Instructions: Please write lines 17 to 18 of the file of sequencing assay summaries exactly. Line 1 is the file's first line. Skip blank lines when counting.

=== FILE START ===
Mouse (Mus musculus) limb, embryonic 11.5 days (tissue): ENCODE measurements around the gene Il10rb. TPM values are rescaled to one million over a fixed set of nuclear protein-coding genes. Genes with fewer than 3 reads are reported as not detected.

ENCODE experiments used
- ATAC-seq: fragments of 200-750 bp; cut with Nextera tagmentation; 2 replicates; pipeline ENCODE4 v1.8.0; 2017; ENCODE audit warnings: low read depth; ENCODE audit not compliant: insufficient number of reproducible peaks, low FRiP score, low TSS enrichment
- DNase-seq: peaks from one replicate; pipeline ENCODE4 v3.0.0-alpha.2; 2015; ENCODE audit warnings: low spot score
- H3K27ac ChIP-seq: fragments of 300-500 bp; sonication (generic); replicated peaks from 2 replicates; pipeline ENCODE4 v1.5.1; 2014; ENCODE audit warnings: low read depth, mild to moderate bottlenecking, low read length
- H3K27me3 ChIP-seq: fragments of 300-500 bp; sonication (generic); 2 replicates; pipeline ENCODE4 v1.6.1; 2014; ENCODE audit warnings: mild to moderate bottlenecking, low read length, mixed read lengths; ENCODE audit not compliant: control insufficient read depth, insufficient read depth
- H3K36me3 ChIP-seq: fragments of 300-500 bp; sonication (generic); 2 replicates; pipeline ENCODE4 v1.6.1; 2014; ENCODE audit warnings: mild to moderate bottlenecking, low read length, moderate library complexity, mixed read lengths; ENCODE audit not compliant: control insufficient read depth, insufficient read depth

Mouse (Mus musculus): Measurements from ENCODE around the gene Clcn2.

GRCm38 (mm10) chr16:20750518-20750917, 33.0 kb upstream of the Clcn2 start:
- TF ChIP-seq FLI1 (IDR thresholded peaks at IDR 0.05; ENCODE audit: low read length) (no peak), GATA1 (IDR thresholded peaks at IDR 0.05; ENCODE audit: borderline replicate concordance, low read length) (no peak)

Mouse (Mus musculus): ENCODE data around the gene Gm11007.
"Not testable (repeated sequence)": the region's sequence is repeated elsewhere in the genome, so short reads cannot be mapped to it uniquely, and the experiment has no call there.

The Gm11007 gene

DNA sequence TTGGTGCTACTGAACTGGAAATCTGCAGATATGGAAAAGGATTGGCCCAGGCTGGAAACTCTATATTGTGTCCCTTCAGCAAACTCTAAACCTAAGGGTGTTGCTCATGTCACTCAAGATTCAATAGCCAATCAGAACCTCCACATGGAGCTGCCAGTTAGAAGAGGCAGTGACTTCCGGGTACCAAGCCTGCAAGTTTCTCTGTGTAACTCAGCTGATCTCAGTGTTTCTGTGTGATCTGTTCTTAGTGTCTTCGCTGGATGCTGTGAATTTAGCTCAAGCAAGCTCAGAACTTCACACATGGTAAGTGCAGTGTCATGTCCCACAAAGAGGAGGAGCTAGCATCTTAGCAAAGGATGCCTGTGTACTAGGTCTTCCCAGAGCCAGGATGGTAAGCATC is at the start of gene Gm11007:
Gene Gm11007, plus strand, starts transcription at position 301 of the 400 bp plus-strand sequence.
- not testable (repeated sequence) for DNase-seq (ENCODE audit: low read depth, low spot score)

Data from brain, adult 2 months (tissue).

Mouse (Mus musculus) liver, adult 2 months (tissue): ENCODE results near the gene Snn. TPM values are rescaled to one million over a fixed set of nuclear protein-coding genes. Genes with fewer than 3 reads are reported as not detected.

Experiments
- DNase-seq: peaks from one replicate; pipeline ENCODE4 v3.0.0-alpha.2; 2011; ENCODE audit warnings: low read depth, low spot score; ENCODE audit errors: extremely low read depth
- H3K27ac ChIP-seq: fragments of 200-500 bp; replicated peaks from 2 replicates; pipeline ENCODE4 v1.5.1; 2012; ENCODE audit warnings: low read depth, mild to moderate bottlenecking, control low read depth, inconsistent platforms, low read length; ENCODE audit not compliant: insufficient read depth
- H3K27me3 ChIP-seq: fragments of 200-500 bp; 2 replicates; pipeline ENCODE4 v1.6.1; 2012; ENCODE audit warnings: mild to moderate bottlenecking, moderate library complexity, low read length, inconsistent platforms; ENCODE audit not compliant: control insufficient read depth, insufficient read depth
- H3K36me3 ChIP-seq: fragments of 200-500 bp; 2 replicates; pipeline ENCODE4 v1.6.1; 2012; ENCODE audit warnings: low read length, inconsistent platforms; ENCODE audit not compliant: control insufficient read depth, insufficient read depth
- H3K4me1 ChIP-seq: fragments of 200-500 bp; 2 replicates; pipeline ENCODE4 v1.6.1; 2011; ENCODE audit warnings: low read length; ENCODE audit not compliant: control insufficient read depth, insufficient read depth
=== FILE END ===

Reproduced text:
Data from brain, adult 2 months (tissue).

Mouse (Mus musculus) liver, adult 2 months (tissue): ENCODE results near the gene Snn. TPM values are rescaled to one million over a fixed set of nuclear protein-coding genes. Genes with fewer than 3 reads are reported as not detected.